Zynga is about to go public at a valuation that could make it worth around $9 billion, so the press is busy looking back at how the social gaming leader came to be this successful. There’s lots of discussion around its intense company culture, its contentious relationship with Facebook, its virtual goods business, its currently flattish traffic — or basically everything, if you read this giant article today by my former colleague Dean Takahashi at VentureBeat.
But here’s a closer look at how the company came to dominate social gaming on Facebook in 2009, based on conversations I’ve had with Zynga employees and rival developers over the years. It’s a case study in how startups can win markets by hitting them at the right time and place.
On January 1 of 2009, a year and a half after its founding, Zynga had grown its user base to a respectable 23.9 million monthly active users. That was good for the Facebook platform at the time, but nothing mind-blowing compared to other social gaming developers. But by the same time next year, it had grown by ten times that number to 240 million, according to AppData, and was larger than all of its social gaming competitors combined.
Yes, it had built up an experienced team, and an infrastructure system designed to scale quickly with growth. But it had also figured out the types of games that users wanted — especially casual simulations. And it knew how to bet big on those.
One key way was Facebook’s own changes. In early 2009, Twitter has hitting its first big hype cycle, and Facebook was concerned. So it decided to move from an algorithmic news feed of stories to a real-time stream of information that focused on status updates — a bid to grab the attention around the micro-blogging form factor.
Zynga reacted by designing its communication channels for real-time. The result was users seeing all sorts of stories around games (“spam,” as many of us called it). When Zynga launched its formative simulation hit, FarmVille, that June, it had already refined how to reach users in this new environment.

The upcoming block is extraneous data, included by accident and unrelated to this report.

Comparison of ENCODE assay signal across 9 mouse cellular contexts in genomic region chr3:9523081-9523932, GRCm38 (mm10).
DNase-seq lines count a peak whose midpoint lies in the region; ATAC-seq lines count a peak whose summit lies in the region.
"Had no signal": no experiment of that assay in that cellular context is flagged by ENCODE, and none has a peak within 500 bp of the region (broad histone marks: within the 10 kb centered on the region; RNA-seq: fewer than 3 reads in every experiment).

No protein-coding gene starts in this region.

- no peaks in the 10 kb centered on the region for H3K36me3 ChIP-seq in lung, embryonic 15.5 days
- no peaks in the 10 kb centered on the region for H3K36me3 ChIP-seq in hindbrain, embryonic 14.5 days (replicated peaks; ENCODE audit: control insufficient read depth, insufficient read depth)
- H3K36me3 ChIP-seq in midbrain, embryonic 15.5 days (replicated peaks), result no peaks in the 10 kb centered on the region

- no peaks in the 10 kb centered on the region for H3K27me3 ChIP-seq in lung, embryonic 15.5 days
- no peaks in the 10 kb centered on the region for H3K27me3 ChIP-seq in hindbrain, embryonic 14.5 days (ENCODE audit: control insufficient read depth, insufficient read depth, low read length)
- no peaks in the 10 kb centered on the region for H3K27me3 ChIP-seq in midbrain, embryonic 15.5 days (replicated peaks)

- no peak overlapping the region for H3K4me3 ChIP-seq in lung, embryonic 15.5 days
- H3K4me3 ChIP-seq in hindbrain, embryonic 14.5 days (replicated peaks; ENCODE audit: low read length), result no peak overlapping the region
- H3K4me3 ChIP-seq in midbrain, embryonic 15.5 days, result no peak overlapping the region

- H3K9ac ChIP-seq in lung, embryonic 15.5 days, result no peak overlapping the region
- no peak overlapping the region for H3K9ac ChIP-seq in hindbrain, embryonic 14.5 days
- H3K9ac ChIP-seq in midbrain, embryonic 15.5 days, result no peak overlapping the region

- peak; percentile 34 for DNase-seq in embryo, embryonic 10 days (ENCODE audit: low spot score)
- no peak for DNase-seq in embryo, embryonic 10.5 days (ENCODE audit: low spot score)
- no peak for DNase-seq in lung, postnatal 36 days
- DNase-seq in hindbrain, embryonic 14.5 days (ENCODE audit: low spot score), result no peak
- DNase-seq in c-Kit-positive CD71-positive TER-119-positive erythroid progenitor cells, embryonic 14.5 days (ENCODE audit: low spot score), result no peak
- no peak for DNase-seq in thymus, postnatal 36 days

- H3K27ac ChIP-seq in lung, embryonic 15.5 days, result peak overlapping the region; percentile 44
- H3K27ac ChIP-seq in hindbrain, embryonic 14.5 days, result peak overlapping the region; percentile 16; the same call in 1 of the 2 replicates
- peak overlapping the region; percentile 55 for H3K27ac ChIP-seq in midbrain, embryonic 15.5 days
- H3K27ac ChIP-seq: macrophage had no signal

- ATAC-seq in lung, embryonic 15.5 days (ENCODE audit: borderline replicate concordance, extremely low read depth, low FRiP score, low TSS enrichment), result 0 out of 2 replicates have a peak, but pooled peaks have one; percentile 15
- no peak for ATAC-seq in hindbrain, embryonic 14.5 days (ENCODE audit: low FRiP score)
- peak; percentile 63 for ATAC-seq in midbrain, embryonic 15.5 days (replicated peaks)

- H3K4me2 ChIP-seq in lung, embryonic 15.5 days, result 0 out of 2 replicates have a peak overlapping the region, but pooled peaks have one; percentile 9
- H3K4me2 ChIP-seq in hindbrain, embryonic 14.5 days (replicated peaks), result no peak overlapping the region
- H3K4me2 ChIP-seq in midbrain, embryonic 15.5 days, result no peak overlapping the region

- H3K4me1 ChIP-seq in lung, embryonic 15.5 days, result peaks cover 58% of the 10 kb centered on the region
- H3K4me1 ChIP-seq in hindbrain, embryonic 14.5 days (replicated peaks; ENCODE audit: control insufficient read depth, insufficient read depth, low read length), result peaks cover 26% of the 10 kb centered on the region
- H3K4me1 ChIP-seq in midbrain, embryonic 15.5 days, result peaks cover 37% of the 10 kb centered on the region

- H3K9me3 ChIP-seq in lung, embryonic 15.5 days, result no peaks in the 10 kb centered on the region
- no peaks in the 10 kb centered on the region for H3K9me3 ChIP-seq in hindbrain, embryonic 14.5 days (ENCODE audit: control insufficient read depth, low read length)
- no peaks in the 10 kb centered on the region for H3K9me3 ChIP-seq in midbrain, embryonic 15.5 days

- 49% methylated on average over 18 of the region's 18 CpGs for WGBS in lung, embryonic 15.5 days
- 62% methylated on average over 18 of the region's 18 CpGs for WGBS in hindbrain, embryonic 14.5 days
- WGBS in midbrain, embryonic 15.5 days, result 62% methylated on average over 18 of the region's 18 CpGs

That wasn’t all the company was doing. It had also discovered that it could get a return on its investments in Facebook ads when many other developers were still aiming for purely organic growth. During the first part of the year, it began increasing its spending for games — and kicked that tactic up a notch when FarmVille launched. These ads weren’t so much used to seed users, but to help accelerate growth once a game was already growing.
On top of all of the other things it had going for it, plus the aggressive optimization for the new platform, and the heavy ad spending, it was able to roll out a line of other simulation hits over the rest of the year (Café World, PetVille, FishVille). And with each new hit, Zynga was also able to cross-promote users from existing games.
By the late fall of that year, ads were becoming more expensive as other developers (and other advertisers) began buying them more. And Facebook re-overhauled its platform, going back to an algorithmic news feed and cutting back on other viral features like notifications. Each Zynga launch that fall was smaller than the previous one. AppData began tracking daily active users that June, which provides us with a more detailed view of just how engaging Zynga got during this time. The company started with around 10 million DAU before FarmVille, and then plateaued at nearly 70 million at the end of the year (see graph above).
Since 2009, Zynga has come out with other hits, like FrontierVille, CityVille and newer ones like CastleVille. But it’s never seen the same scale of growth or the same number of consecutive successful launches. Today, AppData shows the company with nearly 50 million DAU and 220 million MAU.
Prospective investors shouldn’t get all depressed, though.
What Zynga has done is refine everything it has had to offer better products and make more money. It hired more and more veteran game designers to build higher-quality games, which has helped it maintain older titles for years and launch better new ones. And it has gotten better at monetizing from its existing user base. The company has steadily grown revenue over the years, in spite of factors like increasing ad costs and the addition of Facebook’s 30% cut from Credits, it has shown in S-1 filing amendments.
Along with its still-dominant position on Facebook, its increasingly successful moves into mobile gaming, and its massive spending power — and all of the other factors that have made it successful to date — Zynga has an interesting future. It still has the top five games on Facebook. It’s also gaining solid numbers of new users on mobile, and it has big ideas for where things might go. In its pre-IPO roadshow, it says it expects social network users to double from one to two billion, with web social gaming growing to a market size of 900 million. So maybe it’ll have another 2009.